The Belgians also specialise in delicious dry, buttery biscuits such as speculoos and sablés. The leading Brussels brand is Dandoy (established 1829), with its beautiful little flagship shop close to the Grand Place (31 Rue au Beurre; 00 32 2 540 27 02).
When to go . . .
Summer is particularly agreeable: when the sun shines the pavement cafés throng with life, and Brussels is quickly into party mode. Life in Brussels centres around friends and conviviality: on a summer’s evening head down to the now-trendy area around the Place du Châtelain in Ixelles to get a measure of it.
This is also the season of classic Brussels events, notably the Ommegang pageant (July) and the “Carpet of Flowers” or, in alternate years, “Flowertime” (August) in the Grand Place. Be warned, however: it rains frequently in all seasons – pack an umbrella, whatever the forecast.
Know before you go . . .
British Embassy: 00 32 2 287 62 11; 10 Avenue d’Auderghem, 1040 Brussels. Open Mon-Fri, 9am-5pm
Emergency services: Dial 112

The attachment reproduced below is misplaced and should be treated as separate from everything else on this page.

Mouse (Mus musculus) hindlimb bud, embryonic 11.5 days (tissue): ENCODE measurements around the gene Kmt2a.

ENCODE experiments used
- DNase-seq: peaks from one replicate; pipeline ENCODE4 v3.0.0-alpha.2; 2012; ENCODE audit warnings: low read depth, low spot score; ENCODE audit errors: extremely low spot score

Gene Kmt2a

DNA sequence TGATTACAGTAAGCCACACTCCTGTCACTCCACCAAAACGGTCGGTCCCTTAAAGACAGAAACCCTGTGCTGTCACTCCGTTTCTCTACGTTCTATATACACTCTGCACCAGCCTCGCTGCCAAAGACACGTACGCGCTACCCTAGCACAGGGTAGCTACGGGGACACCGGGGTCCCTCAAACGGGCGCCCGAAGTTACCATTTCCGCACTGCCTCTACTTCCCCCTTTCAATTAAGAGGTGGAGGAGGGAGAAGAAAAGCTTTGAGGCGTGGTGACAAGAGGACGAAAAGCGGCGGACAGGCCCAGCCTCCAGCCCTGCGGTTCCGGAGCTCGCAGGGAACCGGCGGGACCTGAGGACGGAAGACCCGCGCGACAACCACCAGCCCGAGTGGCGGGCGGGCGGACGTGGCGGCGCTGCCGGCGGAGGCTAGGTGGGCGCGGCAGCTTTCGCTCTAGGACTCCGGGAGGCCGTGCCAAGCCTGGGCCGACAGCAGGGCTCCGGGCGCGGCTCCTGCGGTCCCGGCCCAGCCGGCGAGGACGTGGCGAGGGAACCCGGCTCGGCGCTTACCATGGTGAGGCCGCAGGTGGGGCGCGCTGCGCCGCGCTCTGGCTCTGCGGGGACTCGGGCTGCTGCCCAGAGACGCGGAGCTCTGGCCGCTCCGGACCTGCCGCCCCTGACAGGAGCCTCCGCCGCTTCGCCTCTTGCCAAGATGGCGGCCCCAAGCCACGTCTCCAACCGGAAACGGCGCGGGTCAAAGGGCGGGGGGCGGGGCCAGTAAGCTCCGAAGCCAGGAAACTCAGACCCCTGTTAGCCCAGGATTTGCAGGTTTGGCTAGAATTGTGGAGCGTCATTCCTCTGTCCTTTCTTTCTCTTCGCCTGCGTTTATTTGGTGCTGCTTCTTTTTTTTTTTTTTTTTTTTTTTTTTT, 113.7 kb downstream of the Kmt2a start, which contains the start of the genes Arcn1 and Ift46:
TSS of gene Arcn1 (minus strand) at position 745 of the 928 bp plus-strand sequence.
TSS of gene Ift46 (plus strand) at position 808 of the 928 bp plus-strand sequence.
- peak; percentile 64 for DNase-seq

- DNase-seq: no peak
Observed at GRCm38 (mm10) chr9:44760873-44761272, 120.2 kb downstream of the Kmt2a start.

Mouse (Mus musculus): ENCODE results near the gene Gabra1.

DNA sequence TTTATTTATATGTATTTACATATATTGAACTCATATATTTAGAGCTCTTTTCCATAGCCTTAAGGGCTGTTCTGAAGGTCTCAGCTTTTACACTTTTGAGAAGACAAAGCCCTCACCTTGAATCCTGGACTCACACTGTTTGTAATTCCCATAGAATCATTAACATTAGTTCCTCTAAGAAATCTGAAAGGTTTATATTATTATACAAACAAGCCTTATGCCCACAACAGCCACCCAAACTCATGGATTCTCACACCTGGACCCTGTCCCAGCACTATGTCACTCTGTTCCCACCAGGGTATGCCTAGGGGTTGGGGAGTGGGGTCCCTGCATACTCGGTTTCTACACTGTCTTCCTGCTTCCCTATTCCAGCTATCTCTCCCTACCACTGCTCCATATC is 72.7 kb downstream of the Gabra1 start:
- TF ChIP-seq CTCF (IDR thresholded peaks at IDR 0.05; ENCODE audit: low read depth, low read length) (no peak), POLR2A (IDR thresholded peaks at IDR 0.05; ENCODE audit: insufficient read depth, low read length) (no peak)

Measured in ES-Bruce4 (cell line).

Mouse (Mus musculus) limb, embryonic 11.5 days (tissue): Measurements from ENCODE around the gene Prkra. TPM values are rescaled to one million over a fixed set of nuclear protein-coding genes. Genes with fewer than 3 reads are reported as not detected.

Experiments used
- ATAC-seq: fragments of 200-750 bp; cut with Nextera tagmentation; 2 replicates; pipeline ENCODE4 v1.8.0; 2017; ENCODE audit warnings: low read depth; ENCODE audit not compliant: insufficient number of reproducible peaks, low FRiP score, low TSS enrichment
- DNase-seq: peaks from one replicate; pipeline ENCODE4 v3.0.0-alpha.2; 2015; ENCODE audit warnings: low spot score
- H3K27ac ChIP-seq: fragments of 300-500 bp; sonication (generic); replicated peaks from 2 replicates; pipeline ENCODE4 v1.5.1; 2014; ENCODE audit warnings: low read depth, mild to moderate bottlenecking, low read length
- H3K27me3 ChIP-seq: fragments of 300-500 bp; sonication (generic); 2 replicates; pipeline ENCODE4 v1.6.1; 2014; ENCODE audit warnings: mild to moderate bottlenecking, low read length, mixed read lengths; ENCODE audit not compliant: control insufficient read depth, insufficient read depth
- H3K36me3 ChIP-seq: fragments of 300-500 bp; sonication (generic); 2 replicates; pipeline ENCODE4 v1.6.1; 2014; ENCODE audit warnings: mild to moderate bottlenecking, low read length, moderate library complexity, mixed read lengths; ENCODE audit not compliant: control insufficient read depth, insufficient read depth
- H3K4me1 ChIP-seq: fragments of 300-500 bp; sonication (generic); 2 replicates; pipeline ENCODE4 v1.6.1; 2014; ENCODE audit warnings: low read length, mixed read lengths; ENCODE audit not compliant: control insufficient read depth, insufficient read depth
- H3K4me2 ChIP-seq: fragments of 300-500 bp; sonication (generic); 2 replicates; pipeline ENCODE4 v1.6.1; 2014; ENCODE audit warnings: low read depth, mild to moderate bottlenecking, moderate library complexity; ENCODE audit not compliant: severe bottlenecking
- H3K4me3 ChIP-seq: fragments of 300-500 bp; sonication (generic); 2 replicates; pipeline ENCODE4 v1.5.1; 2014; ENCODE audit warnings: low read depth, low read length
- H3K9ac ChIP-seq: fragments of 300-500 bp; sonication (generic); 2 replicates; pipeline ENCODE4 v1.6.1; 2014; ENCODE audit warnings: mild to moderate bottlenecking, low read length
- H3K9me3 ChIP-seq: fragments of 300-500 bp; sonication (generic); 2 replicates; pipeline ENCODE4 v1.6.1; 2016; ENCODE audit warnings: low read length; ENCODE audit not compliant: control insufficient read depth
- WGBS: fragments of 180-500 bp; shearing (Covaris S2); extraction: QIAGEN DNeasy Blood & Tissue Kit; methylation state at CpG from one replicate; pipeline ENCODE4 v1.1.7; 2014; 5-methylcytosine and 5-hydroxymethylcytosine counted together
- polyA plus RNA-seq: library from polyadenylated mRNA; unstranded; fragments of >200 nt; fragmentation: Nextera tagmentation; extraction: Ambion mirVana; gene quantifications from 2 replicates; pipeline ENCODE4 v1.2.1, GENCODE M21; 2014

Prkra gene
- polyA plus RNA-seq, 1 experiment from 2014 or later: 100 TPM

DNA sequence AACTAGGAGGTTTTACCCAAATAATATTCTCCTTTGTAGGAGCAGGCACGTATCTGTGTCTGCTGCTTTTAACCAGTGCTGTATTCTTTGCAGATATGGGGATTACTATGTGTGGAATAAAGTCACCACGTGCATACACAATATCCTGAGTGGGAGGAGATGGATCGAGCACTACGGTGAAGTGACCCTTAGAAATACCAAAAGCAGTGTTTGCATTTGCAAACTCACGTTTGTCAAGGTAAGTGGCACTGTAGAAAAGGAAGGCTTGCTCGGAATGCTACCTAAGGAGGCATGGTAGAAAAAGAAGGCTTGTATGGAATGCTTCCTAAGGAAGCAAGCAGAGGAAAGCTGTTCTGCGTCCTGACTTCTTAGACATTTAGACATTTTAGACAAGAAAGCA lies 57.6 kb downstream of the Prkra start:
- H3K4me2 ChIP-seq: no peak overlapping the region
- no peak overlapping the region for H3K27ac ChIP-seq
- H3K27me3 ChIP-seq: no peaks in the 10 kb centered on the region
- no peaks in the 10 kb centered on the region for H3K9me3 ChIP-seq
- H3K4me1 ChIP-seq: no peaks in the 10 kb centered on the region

Brussels Tourist Office: 00 32 2 513 89 40; visit.brussels; counters at Grand Place (at the front of the Hôtel de Ville) and 2 Rue Royale (Place Royale), Mon-Fri, 9am-6pm; Sat-Sun, 10am-6pm
Languages: French and Dutch are the two main native languages of Brussels (all street signs and most notices are written in both); English is widely spoken, especially among people engaged in the tourist industry
Telephone code: dial 00 32 for Belgium, then 2 for Brussels, when telephoning from the UK
Time difference: + 1 hour
Travel times: Flights to Brussels from the UK take about one hour; the Eurostar train from London to Brussels takes two hours
Antony has loved Brussels and its people since he married one of them in 1980. Because the city is modest about its charms, visitors come away surprised and happy. He likes that.